Microwave Journal

What is Packet Microwave?

July 15, 2010

Next Generation Microwave Radio Features

So-called Next Generation radios are designed—not surprisingly—to support Next Generation broadband networks and have evolved a set of features that take advantage of the packetized nature of Ethernet/IP traffic to make maximum use of the available licensed spectrum.

Next Generation microwave features generally include all or a combination of the following:
• Software scalable high capacity, with throughputs of 1 Gbit/s or more in a single radio channel
• Native IP transport with built-in Layer 2 Ethernet switching
• Intelligent use of spectrum using Adaptive Coding and/or Modulation, combined with co-channel operation with XPIC
• Legacy TDM traffic supported natively (hybrid) and/or using emulation technologies such as Pseudowire (PWE)
• Packet synchronization support (e.g., IEEE 1588v2, Synchronous Ethernet)
• Advanced OAM (Operations, Administration, and Management) to ITU-T Y.1731, IEEE 802.1ag and IEEE 802.1ah
• Support for one or more architecture choices, including all-indoor, split-mount and all-outdoor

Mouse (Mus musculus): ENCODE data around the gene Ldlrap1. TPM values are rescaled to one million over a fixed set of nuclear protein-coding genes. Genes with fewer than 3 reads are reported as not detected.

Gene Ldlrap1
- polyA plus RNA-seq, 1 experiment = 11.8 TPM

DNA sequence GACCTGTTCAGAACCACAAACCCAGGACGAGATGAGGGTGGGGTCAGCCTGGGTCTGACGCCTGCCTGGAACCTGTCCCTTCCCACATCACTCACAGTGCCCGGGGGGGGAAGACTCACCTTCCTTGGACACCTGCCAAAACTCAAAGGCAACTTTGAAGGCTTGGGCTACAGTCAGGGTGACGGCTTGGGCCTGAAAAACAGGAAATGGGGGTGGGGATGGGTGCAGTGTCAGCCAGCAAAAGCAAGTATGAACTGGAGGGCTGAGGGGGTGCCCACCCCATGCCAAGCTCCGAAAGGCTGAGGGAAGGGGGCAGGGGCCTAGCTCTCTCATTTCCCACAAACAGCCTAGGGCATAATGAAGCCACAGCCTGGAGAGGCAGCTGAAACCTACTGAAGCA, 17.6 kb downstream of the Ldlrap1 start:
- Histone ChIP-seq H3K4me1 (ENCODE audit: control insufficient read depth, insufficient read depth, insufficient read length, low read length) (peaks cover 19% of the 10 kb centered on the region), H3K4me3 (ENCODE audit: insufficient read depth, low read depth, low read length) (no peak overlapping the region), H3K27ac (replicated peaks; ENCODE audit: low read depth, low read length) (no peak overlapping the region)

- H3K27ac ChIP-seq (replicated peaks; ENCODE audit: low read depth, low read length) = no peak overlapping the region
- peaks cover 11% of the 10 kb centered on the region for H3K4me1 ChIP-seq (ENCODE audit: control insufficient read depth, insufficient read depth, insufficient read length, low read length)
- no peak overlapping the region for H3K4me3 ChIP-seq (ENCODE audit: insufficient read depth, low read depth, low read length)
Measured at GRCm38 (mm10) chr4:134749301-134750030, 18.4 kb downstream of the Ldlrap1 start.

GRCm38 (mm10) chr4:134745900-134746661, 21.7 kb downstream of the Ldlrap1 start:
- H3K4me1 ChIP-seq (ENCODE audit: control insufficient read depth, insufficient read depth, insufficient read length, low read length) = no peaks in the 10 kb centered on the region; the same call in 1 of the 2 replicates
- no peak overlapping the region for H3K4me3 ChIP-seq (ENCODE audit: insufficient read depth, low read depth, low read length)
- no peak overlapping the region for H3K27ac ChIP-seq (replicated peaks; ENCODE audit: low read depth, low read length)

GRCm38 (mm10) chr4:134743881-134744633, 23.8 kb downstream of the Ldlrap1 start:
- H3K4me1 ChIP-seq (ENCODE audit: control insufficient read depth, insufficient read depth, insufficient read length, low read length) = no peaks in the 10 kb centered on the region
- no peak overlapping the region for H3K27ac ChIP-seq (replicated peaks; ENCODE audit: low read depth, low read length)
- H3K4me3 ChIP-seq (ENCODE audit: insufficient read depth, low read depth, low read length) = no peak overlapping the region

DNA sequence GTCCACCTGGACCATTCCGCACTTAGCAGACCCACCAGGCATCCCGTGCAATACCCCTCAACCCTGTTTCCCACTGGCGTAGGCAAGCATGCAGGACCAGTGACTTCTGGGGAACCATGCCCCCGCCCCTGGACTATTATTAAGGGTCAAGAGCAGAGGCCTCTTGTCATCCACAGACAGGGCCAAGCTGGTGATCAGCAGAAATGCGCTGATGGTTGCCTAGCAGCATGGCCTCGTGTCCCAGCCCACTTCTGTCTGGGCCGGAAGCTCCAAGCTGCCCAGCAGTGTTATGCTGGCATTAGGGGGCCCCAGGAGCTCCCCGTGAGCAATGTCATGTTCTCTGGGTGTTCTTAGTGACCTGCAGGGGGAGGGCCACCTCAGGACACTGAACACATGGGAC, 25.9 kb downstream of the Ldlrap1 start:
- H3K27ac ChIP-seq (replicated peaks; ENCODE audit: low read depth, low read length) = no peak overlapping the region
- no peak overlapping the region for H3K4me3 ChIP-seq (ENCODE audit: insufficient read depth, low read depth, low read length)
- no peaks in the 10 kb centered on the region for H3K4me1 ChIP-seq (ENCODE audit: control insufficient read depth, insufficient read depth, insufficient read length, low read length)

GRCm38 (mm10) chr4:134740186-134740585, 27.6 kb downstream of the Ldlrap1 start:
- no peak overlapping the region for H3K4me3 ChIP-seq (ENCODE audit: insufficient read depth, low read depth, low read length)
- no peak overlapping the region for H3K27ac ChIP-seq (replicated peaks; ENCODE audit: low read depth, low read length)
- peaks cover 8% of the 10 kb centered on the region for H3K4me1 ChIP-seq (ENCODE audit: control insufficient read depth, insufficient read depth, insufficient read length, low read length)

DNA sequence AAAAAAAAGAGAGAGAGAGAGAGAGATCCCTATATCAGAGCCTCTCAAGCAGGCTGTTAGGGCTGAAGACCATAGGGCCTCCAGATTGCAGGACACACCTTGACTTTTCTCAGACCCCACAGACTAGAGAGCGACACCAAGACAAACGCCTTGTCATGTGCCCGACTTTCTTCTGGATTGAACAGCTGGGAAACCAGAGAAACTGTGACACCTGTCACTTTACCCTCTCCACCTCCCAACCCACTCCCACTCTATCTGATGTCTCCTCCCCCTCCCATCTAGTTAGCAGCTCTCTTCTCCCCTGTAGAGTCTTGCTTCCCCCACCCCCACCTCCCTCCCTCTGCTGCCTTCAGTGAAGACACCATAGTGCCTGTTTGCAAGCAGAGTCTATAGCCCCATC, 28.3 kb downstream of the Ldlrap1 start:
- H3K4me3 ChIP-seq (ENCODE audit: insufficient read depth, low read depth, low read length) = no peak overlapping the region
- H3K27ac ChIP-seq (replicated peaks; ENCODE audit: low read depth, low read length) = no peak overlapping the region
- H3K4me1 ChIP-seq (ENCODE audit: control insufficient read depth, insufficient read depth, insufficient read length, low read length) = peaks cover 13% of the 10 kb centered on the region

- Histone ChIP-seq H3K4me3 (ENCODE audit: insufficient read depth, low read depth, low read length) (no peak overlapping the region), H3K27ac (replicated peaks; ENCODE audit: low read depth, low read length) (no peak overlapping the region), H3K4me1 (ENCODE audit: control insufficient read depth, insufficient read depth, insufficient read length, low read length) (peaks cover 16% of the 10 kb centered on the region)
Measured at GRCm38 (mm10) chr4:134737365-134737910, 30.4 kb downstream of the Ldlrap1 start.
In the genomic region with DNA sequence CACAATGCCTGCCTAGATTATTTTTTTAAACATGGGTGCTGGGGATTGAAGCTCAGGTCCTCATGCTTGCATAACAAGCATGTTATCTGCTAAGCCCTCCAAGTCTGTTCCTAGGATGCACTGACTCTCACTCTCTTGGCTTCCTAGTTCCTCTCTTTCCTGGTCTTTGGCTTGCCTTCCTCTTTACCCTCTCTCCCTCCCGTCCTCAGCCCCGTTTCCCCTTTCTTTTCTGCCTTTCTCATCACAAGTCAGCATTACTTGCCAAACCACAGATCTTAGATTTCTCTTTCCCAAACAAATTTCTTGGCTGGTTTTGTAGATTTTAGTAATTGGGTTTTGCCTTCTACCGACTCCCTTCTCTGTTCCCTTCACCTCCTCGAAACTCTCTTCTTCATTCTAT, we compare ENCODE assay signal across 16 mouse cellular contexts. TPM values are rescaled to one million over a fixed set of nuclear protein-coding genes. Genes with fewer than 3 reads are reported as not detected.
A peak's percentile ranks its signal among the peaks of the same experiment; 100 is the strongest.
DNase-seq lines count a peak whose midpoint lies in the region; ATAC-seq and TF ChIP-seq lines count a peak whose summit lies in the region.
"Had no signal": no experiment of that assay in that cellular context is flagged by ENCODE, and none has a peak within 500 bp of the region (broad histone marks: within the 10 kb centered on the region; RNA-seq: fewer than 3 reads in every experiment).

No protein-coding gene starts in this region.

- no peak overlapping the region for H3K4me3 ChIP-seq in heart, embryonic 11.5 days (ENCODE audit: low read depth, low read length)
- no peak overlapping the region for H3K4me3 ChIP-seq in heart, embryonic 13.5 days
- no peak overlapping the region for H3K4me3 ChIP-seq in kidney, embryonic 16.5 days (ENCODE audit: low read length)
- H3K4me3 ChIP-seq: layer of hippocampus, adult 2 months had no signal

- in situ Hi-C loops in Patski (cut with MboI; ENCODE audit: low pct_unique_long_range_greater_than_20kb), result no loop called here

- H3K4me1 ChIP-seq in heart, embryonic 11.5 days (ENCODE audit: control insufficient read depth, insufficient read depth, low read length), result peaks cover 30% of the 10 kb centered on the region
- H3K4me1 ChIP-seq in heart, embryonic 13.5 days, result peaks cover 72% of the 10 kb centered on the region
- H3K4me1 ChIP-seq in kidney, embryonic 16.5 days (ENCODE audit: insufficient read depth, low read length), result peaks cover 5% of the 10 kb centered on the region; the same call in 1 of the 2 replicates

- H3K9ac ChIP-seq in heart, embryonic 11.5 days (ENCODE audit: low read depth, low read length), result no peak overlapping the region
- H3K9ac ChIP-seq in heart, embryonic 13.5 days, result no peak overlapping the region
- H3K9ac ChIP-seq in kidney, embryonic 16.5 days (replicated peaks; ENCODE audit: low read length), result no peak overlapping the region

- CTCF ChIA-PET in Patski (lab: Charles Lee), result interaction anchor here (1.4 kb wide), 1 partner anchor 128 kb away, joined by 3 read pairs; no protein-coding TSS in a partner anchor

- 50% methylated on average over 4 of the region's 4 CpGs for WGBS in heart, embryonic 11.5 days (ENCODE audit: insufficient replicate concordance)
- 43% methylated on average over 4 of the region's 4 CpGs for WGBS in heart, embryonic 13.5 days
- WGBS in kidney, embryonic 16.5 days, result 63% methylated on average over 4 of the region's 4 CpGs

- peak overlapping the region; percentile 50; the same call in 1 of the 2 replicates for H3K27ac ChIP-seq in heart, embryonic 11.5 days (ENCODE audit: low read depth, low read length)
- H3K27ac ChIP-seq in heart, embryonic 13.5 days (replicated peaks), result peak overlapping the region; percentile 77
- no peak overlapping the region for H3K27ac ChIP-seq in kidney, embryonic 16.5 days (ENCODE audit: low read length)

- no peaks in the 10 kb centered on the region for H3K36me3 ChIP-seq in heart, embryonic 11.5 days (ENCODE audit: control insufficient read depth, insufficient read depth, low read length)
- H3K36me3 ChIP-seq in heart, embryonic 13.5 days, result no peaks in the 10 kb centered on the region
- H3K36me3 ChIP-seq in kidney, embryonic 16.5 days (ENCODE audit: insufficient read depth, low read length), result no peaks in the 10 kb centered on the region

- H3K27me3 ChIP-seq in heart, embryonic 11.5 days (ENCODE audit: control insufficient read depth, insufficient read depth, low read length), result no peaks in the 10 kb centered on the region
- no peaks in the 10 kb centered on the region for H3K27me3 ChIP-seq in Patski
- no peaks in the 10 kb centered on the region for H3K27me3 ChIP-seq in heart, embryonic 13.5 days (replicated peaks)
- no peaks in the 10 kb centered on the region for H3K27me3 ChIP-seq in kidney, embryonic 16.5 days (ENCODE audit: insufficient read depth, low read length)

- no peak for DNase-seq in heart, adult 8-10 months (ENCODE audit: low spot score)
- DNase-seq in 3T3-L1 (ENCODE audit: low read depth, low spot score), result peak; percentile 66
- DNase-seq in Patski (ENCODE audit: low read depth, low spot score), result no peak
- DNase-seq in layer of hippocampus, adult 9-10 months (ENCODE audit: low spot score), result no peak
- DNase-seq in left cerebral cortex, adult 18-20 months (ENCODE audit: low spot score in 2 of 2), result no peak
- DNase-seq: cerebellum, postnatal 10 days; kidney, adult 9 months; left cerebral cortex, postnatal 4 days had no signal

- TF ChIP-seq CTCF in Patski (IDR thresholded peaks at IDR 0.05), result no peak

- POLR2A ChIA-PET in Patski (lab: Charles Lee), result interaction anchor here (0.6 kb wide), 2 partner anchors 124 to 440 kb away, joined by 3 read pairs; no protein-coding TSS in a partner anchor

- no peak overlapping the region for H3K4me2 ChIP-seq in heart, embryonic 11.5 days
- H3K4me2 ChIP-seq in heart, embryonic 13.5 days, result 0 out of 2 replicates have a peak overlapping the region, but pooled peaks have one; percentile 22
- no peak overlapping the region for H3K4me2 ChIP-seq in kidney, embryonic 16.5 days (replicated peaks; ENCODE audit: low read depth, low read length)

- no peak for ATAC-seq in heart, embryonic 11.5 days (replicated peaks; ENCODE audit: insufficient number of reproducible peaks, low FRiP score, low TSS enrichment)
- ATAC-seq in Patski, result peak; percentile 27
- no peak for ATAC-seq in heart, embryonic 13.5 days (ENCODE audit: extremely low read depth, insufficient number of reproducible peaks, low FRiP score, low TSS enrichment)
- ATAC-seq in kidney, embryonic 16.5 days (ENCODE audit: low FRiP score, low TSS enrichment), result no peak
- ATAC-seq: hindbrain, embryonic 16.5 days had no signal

Defining Packet Microwave

There is no industry standard definition of what constitutes a Packet Microwave radio, which has led to a variety of claims from various vendors. To provide an answer, it is helpful to examine what is not a Packet Microwave radio. To support the emerging need to transport Ethernet/IP, traditional microwave of the type found on the market before 2003, typically relied upon external adapters that encapsulated Ethernet packets within TDM frames, whether that was E1/DS1 or virtual containers in the case of SDH/SONET. This service adaptation was inefficient, involving additional overhead that wasted RF bandwidth and introduced latency. Despite what some vendors claim, not a single vendor on the market still offers this type of solution for Ethernet transport.

In contrast, Packet Microwave has been on the market in one form or another for some time. Beginning around 2003, microwave products became available with integrated Ethernet interfaces (i.e., 10/100/1000BaseT), which enabled Ethernet packets to be mapped directly onto the radio airframe, without any encapsulation, which is the fundamental definition of a Packet Microwave radio.